Felix Salmon smackdown watch
I’ve been saying for a while that much mainstream financial journalism is very weak, and that one would in many cases be better off reading blogs instead. But Choire is quite right when he notes:
Taibbi at least is explaining (or trying to explain!) complicated financial operations to the real world—while the finance writers and bloggers are often willfully obscure, tradey, impenetrable and even at times useless to any audience who actually isn’t working at (or recently laid off from) a bank. Why are they so willing to abandon us when they should be explaining things to use more than ever?
One reason is that we bloggers are lazy, and don’t want to explain things like bond spreads and CDSs and CDOs and SIVs every time we write about them: we prefer to remain snappy.
Another reason is that we have big egos (and are lazy) and therefore too often make the assumption that our readers have been following much if not all of what we’ve written on a subject. If I write my sixth blog entry in three days on the Community Reinvestment Act, I might well assume that my readers know what I’m talking about when I refer to it.
But there is a real sense in which financial bloggers do tend to gravitate to writing for other financial bloggers and finance-market professionals, rather than the broad mass of the public. We’re niche media, aren’t we meant to do that?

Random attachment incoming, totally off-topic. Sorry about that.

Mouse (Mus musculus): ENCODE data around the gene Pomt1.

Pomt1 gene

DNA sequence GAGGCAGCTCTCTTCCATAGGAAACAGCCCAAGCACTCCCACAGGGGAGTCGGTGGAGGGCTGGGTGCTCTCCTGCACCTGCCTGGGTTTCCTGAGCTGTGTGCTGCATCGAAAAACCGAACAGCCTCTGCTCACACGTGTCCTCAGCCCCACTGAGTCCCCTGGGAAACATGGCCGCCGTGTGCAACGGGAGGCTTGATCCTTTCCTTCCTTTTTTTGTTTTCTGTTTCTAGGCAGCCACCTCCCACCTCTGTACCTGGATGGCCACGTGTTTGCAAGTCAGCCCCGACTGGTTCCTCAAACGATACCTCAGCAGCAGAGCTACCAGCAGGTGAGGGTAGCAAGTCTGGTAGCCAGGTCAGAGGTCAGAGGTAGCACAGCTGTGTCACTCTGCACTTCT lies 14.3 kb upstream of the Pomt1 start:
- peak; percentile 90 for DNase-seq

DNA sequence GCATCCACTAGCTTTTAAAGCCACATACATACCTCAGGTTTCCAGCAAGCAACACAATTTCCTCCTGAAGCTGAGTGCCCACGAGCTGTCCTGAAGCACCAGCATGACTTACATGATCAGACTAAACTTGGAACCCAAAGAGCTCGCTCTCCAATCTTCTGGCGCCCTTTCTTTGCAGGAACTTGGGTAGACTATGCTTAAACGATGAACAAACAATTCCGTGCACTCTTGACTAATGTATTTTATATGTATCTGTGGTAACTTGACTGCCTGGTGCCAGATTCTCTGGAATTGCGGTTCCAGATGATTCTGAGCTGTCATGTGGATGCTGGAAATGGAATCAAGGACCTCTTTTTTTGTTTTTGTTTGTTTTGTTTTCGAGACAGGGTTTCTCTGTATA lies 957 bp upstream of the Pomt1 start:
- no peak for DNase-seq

Actually, we’re not particularly meant to do that, and Choire rightfully points to the Baseline Scenario as a blog which makes a real effort to keep things comprehensible to as many people as possible. (Although the posts there can be very dry.)
And really Choire is right: we would be performing a much greater public service if we generally wrote our blog entries in English rather than in financial shorthand. It’s not like we’re incapable of doing so: I appear on NPR’s Marketplace quite regularly and talk in perfectly comprehensible English about just about anything I cover on my blog.
One good solution is to follow Paul Krugman’s lead: he writes for a general audience, yet allows himself to get wonky once in a while. When he does that he gives good warning, by putting a (wonky) warning in the headline. And there’s certainly nothing unsophisticated about Krugman’s blog — accessibility doesn’t mean you have to be banal or patronizing.
Is there a risk that being broadly accessible reduces the quality of one’s comment threads? Maybe, I doubt it. Mainly it just makes blogging a little bit more difficult — we have to think a bit harder about what we’re saying and how we’re saying it. And that’s really no bad thing at all.